She came over to let me know that she had called my landlord to complain about my dogs. I didn't have a landlord or dogs, so I had no idea what she was talking about. I smiled politely and tried hard to choke down the sudden feeling of buyer's remorse growing in the pit of my stomach. She hiccuped and apologized for calling the cops as she stumbled out of my yard. I wrote her comments off as drunken ravings of a lunatic and wondered if this sort of thing is what the realtor meant when he said the neighborhood had “character.”
A few minutes later the police showed up in at my door asking about some dogs.
And thus began my life at Deer Lake Circle.
Growing up, my neighbors were all related to me. Any quirks they possessed or any squabbles that arose were the kind common to family and all easily ignored. Living in a neighborhood of people I had no previous relationship with has taught me the wisdom in the old adage, fences make good neighbors. I'd like to amend that to razor wire, and maybe a nice 12-foot moat, make good neighbors.
In the six years I've lived in my house, I've had neighbors come to my door for various and sundry reasons. Here is a list of my favorites: To tell me they're committing suicide, to give me a pie they baked for me, to tell me they just found out their boyfriend is cheating on them, to ask me to drive their child to school (I'd never met this lady before), to tell me they just found out their daughter was a lesbian, to ask if they can plant tomatoes in my front yard, to ask if they can borrow a beer, to ask me to hide some pills for them, to ask if I'll buy them liquor the next time I'm out, to give their friend directions to their house over the phone, to ask me to help them look for their dog ... and my favorite, to ask if I'd testify for them in court.
It's not a bad neighborhood - really, it's not. It just seems to attract drama. I guess in that sense it's a bit like a low-rent Wisteria Lane from “Desperate Housewives.” Except nobody in my neighborhood looks like Eva Longoria or Teri Hatcher, and the lawns aren't nearly as nice.
Generally, I find the neighborhood shenanigans entertaining in a sad kind of way. Occasionally things get kind of ridiculous, though.
For instance, a few nights ago, right around midnight, I was lying in bed, being rocked to sleep by the gentle sounds of three of my drunk neighbors talking about God knows what right outside my bedroom window. No biggy - I've learned to sleep through this kind of thing pretty easily.
Apparently, not everyone in the neighborhood can fall asleep quite so easily, though, because about half an hour into the yard party, my walls suddenly came alive with flashing blue and red lights. Someone had called the cops. A warning was given, drunken apologies were made and the cops left. I finally drifted off to sleep, visions of crushed Pabst Blue Ribbon cans and restraining orders dancing in my head.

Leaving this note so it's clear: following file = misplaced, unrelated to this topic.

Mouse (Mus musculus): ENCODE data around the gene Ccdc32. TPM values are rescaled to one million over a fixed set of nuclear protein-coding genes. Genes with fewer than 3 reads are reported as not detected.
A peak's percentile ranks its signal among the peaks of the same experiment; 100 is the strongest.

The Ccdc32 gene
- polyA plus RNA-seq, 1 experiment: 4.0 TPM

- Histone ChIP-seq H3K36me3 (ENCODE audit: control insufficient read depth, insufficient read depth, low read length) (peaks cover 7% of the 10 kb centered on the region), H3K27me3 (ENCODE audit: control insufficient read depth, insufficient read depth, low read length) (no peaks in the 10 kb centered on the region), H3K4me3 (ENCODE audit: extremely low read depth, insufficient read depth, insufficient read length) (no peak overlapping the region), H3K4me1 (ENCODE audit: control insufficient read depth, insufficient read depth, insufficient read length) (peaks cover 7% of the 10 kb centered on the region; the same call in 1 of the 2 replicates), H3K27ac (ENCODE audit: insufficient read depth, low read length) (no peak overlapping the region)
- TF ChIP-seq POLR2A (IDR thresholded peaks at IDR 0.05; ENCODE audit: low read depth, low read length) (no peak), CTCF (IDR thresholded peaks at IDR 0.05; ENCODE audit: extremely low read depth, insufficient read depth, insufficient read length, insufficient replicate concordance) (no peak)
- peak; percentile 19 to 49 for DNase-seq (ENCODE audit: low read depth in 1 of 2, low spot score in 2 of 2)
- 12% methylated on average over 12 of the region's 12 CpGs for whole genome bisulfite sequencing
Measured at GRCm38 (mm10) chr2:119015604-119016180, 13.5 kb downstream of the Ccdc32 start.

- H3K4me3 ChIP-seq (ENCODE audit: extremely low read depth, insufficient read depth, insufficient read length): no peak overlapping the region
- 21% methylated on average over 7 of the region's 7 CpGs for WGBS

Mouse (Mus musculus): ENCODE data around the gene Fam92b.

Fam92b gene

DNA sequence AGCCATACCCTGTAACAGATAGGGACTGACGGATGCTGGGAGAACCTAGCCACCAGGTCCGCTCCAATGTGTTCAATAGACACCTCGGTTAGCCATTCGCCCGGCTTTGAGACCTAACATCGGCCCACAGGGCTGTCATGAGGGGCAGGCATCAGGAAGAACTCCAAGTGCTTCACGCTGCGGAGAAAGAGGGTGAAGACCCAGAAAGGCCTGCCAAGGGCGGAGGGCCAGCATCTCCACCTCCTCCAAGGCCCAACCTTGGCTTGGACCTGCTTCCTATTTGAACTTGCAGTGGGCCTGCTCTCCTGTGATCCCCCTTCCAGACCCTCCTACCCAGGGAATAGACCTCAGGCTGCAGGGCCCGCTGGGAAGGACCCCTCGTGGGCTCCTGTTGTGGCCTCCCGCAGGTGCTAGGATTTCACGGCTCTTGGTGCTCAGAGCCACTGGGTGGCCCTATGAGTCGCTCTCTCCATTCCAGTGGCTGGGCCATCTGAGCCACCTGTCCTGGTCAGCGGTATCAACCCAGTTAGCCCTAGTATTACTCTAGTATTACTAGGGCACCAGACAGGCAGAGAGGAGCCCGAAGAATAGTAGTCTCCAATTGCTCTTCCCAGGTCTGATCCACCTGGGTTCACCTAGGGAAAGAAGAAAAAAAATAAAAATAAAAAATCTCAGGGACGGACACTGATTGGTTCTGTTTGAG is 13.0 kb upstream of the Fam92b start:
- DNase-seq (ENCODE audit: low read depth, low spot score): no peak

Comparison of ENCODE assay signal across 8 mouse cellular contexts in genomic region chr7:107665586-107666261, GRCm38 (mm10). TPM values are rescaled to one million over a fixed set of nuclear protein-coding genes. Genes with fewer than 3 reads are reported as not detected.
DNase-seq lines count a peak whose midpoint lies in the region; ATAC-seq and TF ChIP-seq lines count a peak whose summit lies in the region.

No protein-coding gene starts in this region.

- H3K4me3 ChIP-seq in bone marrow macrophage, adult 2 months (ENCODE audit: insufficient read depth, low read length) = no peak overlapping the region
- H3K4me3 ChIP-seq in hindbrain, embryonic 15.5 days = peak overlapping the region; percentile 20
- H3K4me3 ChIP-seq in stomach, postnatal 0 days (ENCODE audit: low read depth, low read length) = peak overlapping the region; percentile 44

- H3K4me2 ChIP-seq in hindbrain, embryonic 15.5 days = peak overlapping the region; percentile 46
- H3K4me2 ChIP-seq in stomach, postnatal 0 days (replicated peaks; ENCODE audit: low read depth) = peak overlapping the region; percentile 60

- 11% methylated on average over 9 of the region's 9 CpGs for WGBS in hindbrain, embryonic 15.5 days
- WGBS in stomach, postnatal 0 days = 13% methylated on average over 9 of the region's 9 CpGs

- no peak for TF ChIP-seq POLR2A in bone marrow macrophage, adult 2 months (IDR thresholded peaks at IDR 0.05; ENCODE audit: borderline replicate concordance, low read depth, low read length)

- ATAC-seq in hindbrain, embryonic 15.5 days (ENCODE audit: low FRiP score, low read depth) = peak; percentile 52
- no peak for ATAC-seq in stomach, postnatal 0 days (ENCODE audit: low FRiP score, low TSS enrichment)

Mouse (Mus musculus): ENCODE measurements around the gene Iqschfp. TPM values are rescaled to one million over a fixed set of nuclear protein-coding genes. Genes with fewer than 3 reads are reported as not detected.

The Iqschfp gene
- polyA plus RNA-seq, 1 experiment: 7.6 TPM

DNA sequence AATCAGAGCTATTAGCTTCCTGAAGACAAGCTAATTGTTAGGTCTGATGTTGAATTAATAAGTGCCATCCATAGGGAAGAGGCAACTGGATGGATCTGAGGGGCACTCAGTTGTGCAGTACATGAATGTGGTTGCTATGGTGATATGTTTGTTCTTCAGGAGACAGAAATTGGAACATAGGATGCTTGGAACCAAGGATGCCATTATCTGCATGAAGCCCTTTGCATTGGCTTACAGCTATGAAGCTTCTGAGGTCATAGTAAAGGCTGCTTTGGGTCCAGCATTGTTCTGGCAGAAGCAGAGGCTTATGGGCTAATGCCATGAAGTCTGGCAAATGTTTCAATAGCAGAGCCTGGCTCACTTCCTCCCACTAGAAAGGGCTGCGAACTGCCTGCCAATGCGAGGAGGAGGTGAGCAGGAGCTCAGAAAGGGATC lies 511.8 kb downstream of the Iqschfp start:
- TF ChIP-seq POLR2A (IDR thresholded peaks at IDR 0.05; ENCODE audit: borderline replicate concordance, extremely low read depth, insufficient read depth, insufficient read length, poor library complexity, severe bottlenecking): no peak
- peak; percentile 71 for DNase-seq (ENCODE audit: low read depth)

I can only describe the sound that woke me up an hour later as a meaty thud. One of my drunk neighbors had fallen against her cement front steps, and the sound actually woke me up. If it hadn't, the resulting screams of agony would have. The hours that followed were filled with two more visits from the cops, an ambulance, more cursing than I've ever heard in my life, a suicide threat and an eventual arrest. I got about two hours of sleep that night.
Stuff like that can make you really dislike the people that live in your neighborhood - all that drama and stupid behavior. When stuff like that happens, I start counting the days until it's financially feasible for me to make a move to a nicer neighborhood - a place with nicely manicured lawns, where the weirdest behavior I'd ever have to endure is a nosy old widow or a some middle-manager type who dumps his lawn clippings over on my side of the fence in an act of passive-aggressive retaliation for me leaving my trash cans out all weekend.
Then I think about what it says in the Bible about neighbors. Somebody asked Jesus what was the greatest commandment. Jesus told him the greatest commandment was to love God with everything you have, and the runner-up was to love your neighbor as yourself. The guy who asked the question made sure to ask Jesus who exactly qualified as his neighbor. He probably lived next to people who were as affluent as he was so, you know, no big deal. Jesus told him that anybody in need was his neighbor, not just the folks next door.
In my case, it's the folks next door who are a little hard to love sometimes, with their late night police dramas. But Jesus says I need to love the denizens of Deer Lake Circle the same as I would if they were lumpy suburbanites with boring middle-class problems.
I'm gonna try to remember that the next time they wake me up in the middle of the night with their alcohol-fueled antics. And maybe the next morning, I'll help them pick the beer bottles up out of their yard, or pay their bail, or whatever.
That's what neighbors are for, I guess.
Patrick Drury can be contacted by e-mail at firstname.lastname@example.org. Patrick recently published his first book, “PatchWorks Volume One,” a collection of his columns. To purchase the book, visit http://www.cafepress.com/patchworks.54813581